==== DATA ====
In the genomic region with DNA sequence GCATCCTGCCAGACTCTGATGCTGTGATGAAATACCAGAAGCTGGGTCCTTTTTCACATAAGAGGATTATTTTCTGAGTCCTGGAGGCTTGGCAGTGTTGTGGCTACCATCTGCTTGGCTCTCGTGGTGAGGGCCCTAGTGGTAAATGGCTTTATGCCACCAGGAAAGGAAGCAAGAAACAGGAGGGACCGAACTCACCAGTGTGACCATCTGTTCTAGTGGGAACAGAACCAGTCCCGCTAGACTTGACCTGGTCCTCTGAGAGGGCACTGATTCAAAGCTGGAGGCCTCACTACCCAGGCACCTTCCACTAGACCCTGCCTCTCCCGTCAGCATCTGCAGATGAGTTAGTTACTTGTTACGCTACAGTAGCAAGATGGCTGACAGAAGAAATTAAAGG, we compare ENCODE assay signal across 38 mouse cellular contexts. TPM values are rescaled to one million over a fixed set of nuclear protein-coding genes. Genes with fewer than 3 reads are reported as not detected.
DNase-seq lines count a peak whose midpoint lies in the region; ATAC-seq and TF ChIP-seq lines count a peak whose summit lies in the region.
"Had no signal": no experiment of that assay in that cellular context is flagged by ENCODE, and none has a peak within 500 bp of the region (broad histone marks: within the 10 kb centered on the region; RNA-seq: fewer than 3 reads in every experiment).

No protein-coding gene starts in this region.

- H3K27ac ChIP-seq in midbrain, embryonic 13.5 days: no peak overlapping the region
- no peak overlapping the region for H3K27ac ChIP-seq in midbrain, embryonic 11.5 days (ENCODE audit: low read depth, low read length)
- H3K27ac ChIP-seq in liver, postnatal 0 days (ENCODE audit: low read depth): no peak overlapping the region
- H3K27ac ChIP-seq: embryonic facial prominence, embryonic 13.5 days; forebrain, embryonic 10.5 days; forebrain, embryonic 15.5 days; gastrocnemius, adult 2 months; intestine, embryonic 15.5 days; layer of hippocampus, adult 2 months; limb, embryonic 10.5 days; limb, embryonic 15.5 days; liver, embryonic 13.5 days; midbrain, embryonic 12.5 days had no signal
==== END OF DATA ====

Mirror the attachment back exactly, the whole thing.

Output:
In the genomic region with DNA sequence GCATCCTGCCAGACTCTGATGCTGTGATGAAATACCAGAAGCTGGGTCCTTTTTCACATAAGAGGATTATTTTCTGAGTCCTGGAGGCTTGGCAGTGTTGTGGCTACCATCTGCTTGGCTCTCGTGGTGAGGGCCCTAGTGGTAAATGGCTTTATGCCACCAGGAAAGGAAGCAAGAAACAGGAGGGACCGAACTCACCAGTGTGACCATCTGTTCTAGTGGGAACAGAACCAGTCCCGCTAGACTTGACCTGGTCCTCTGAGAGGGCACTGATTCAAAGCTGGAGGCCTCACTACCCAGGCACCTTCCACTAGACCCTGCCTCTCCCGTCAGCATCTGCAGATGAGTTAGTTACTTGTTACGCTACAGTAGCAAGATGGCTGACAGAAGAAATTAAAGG, we compare ENCODE assay signal across 38 mouse cellular contexts. TPM values are rescaled to one million over a fixed set of nuclear protein-coding genes. Genes with fewer than 3 reads are reported as not detected.
DNase-seq lines count a peak whose midpoint lies in the region; ATAC-seq and TF ChIP-seq lines count a peak whose summit lies in the region.
"Had no signal": no experiment of that assay in that cellular context is flagged by ENCODE, and none has a peak within 500 bp of the region (broad histone marks: within the 10 kb centered on the region; RNA-seq: fewer than 3 reads in every experiment).

No protein-coding gene starts in this region.

- H3K27ac ChIP-seq in midbrain, embryonic 13.5 days: no peak overlapping the region
- no peak overlapping the region for H3K27ac ChIP-seq in midbrain, embryonic 11.5 days (ENCODE audit: low read depth, low read length)
- H3K27ac ChIP-seq in liver, postnatal 0 days (ENCODE audit: low read depth): no peak overlapping the region
- H3K27ac ChIP-seq: embryonic facial prominence, embryonic 13.5 days; forebrain, embryonic 10.5 days; forebrain, embryonic 15.5 days; gastrocnemius, adult 2 months; intestine, embryonic 15.5 days; layer of hippocampus, adult 2 months; limb, embryonic 10.5 days; limb, embryonic 15.5 days; liver, embryonic 13.5 days; midbrain, embryonic 12.5 days had no signal